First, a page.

Viewpoints

Exposure strategy for digital cameras

27/02/2020
Exposure strategy and execution is still super important even in an all digital workflow
20200223-63GFX-50Smiltun-copy

One of the many reasons why I finally switched over to medium format digital from 5x4 film was the huge dynamic range potential of the digital medium and the flexibility to make large adjustments to raw files in post processing, especially shadow detail.

However this flexibility can make you lazy and imprecise. For the longest time I let my exposure discipline lapse with digital cameras. It had been honed over years of shooting transparency film where a whole scene had to be squeezed into four stops of light and an exposure error of less than a third of a stop was totally noticeable when the transparency was placed on a lightbox. My approach was so precise and consistent that I never made second safety 'B' images that could be held back and processed to compensate if there was an error. I trusted my craft.

Digital raw files with badly clipped highlights can not usually recover detail. Conversely 'clipped' shadow detail in raw files can be recovered to a very large extent. At first sight, digital looks similar to negative film with highlight flexibility replaced by shadow flexibility.
‘Loch Torridon’

What I find in the digital world however is that deliberately underexposing as a strategy to protect highlights leaves you with files that can be recovered (usually without significant shadow noise) but often at a price to colour accuracy and quality. The image can look washed out and you are forced to start making even more radical adjustments to compensate. Over time I have refined my approach.

My current exposure strategy for digital files is closer to transparency than negative film. With negative film the approach is to meter for the shadows and let the highlights manage themselves. My digital exposure approach (assuming the GFX sensor) can be best summed up as meter for a mid point, let the shadows handle themselves and manage the highlights if necessary using either graduated filters and/or a 'hdr safety copy' exposure (a second image taken with the automatic exposure bracket technology of the camera at step -3 (and possibly a third at step -6).

The latter hdr approach allows me to blend in the lost highlights if needed using either the lightroom hdr tool or layers and luminosity masks in photoshop. This should preserve the colour quality of my midtones. The goal is not to use the HDR safety image unless strictly necessary i.e. unless the scene has an extremely wide dynamic range, grads are ineffective or I have accidentally blown my highlights and they are not recoverable. Given we are talking the marginal cost of making an extra exposure it is a sensible safety step.

If the dynamic range is even more expansive and I am desperate for lots of shadow detail, then a +3,0,-3,-6 bracket strategy might be required. However I have rarely encountered this need. I often visualise an image with plenty of blacks.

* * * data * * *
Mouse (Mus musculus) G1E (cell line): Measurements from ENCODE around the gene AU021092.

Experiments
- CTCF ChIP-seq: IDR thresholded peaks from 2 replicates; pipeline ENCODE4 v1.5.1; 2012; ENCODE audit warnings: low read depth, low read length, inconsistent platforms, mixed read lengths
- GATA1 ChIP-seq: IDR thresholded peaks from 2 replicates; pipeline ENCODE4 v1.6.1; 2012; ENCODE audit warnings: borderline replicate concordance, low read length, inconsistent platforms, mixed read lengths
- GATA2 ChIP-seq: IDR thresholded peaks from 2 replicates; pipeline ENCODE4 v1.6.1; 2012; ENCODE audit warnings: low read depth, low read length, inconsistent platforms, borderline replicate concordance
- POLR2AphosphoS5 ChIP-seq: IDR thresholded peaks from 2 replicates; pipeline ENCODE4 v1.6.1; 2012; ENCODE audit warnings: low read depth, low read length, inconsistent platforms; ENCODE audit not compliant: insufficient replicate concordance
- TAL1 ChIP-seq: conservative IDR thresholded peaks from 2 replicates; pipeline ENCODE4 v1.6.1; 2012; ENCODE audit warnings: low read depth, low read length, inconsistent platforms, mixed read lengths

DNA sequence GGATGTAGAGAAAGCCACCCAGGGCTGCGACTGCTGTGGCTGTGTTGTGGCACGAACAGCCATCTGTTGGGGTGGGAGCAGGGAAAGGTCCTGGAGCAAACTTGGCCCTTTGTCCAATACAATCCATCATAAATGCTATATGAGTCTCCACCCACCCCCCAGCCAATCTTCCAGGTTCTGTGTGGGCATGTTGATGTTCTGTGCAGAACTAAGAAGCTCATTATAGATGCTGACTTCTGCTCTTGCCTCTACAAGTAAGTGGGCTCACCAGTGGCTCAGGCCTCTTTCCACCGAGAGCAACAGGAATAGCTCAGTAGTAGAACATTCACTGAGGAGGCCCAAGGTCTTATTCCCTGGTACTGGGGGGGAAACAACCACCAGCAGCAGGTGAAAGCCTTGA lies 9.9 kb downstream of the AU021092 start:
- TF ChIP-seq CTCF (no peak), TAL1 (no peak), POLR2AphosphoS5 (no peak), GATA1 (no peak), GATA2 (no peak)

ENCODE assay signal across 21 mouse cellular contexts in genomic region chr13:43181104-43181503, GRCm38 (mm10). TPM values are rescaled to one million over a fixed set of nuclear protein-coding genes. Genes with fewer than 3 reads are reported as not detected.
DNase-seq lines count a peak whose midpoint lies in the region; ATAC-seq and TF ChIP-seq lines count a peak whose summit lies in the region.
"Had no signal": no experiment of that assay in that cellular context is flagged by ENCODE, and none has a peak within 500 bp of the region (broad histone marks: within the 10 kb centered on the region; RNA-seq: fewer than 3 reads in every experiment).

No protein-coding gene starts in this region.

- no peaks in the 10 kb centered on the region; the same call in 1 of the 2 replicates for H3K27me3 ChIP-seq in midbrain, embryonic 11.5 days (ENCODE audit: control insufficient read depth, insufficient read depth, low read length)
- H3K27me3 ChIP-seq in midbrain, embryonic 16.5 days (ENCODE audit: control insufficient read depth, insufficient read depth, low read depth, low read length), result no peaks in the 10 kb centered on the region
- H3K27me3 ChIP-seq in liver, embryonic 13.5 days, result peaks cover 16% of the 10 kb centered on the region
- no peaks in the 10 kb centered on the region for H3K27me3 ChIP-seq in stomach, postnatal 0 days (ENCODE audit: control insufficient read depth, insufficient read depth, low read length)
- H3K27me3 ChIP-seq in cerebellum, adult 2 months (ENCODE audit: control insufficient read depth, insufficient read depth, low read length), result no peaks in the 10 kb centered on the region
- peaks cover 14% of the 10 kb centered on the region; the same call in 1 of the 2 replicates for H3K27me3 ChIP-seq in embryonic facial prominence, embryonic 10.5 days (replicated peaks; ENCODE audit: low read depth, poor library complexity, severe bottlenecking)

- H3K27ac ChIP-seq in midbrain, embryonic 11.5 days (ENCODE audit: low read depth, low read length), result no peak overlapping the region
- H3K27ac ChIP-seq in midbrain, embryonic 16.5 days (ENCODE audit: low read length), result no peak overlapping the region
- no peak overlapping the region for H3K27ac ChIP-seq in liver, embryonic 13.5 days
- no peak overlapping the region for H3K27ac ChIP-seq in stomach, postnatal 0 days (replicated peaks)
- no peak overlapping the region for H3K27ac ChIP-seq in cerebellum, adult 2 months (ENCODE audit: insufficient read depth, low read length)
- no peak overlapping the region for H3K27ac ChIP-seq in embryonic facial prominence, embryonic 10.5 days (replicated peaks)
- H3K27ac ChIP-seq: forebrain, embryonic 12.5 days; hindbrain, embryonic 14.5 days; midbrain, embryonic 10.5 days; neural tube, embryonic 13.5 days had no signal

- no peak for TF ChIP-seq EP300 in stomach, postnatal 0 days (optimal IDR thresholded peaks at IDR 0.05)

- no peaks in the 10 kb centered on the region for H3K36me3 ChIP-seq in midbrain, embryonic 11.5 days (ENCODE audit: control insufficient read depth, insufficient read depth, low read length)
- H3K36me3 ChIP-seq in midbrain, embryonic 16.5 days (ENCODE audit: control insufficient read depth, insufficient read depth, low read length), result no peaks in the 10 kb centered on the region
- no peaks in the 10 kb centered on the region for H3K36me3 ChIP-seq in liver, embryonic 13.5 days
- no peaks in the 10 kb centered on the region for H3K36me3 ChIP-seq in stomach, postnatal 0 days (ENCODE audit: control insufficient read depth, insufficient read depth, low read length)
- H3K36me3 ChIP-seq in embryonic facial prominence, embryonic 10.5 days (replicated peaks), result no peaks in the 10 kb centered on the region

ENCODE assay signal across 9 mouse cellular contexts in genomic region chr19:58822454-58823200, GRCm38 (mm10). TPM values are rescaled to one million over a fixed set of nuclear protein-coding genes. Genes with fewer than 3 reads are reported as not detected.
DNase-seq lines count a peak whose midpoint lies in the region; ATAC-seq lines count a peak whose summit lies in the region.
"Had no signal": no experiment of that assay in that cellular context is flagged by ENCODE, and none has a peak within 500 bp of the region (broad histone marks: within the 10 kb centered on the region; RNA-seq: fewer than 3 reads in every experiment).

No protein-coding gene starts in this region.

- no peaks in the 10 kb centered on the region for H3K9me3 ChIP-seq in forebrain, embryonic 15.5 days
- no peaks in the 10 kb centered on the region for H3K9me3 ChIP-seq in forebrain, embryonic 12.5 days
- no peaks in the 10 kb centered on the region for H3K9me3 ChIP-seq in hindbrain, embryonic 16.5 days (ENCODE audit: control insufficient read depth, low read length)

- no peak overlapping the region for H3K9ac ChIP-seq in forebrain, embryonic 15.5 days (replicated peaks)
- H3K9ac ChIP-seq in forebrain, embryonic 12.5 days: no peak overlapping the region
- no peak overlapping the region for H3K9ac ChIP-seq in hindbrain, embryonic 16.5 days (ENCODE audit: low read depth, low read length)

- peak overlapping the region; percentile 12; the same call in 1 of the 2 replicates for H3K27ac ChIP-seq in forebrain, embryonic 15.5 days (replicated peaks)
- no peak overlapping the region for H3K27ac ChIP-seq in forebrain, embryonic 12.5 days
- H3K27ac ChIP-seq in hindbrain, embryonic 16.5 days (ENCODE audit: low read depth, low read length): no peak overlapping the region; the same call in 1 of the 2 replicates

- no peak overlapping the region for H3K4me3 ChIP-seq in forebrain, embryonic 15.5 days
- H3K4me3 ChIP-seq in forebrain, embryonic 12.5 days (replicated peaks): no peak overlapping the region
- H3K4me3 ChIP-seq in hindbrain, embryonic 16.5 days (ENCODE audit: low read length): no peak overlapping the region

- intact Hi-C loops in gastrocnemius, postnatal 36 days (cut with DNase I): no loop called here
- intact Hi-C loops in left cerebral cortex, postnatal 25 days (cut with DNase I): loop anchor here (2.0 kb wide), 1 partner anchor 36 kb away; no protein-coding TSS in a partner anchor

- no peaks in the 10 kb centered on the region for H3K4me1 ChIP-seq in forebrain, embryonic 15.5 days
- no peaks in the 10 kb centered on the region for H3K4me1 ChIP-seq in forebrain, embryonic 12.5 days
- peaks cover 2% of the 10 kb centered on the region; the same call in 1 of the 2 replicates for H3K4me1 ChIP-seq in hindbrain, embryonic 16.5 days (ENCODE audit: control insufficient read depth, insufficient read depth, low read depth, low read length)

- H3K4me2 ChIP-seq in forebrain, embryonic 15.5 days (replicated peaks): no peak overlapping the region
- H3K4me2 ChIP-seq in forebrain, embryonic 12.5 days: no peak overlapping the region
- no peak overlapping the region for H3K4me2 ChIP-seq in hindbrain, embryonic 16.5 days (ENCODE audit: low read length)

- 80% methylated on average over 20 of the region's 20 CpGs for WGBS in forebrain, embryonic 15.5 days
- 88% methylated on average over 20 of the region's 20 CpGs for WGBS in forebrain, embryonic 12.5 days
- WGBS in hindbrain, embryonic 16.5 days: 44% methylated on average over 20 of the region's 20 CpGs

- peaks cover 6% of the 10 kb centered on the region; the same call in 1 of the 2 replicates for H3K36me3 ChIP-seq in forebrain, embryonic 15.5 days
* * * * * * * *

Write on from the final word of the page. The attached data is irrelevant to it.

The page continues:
The more I understand digital files, the more I learn if and when to clip highlights in one or more channels in a print. Also the longer I work with digital files, the lighter I become with the shadow recovery tool. Recovery of every shadow pixel is not always necessarily the right visualisation.

So in short, I have found that if I want to make the colours of the mid tones really sing regardless of what I do in post production, I should expose them precisely. One of the first series of articles I wrote covered how to use a handheld spot meter to measure exposure. I now utilise the spot meter option on the GFX extensively and a large proportion of my images are metered using spot metering. This means picking a particular tone in the scene that I want to lock to a mid tone (not a white or black tone obviously) and then adjust (typically up to +- one stop) for its colour. Unless the scene has an insanely wide dynamic range below that midpoint and I have visualised an image with lots of shadow detail, I will typically trust that I can recover all the shadow detail I need in post production.
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Having locked the image to a specific midpoint, there is usually very little global exposure correction to do to the image. So when I have corrected the image globally for white balance, saturation, clarity and sharpness, I will focus on making local contrast, shadow/highlight and black point/white point adjustments with the aim of balancing the image tonally. This is best done by rotating the image 180 degrees as the level of abstraction this creates is a huge advantage to spotting the right adjustments.

I will also work on local/selective colour luminosity and saturation, depending on the image. The infamous Fuji greens often need some selective desaturation. Lightrooms's luminosity masks, brush tools and graduation tools are central to all these selective adjustments.

This discipline in exposure combined with my renewed ability to consciously control image shape with my view camera seems to have filtered through to improving the precision of other aspects of my photography including setup and visualisation.

The above refinements to the realisation stage of my photographic process was the direct result of my trip to Torridon with Guy Aubertin and David Tolcher this January. Once again having knowledgeable friends to bounce off ideas of technique has proven invaluable. The trip also spurred me on to fully resurrect my view camera practices using my GFX cambo. Apart from the 35mm Pentax 645 medium format lens, all my other lenses are now large format lenses and adding the base tilt option has given me full control of image shape again (as I used to enjoy when I used my Linhof Technikardan.)

All the above learning holds true for my current GFX sensor and workflow - no doubt as technology evolves, my approach will evolve with it.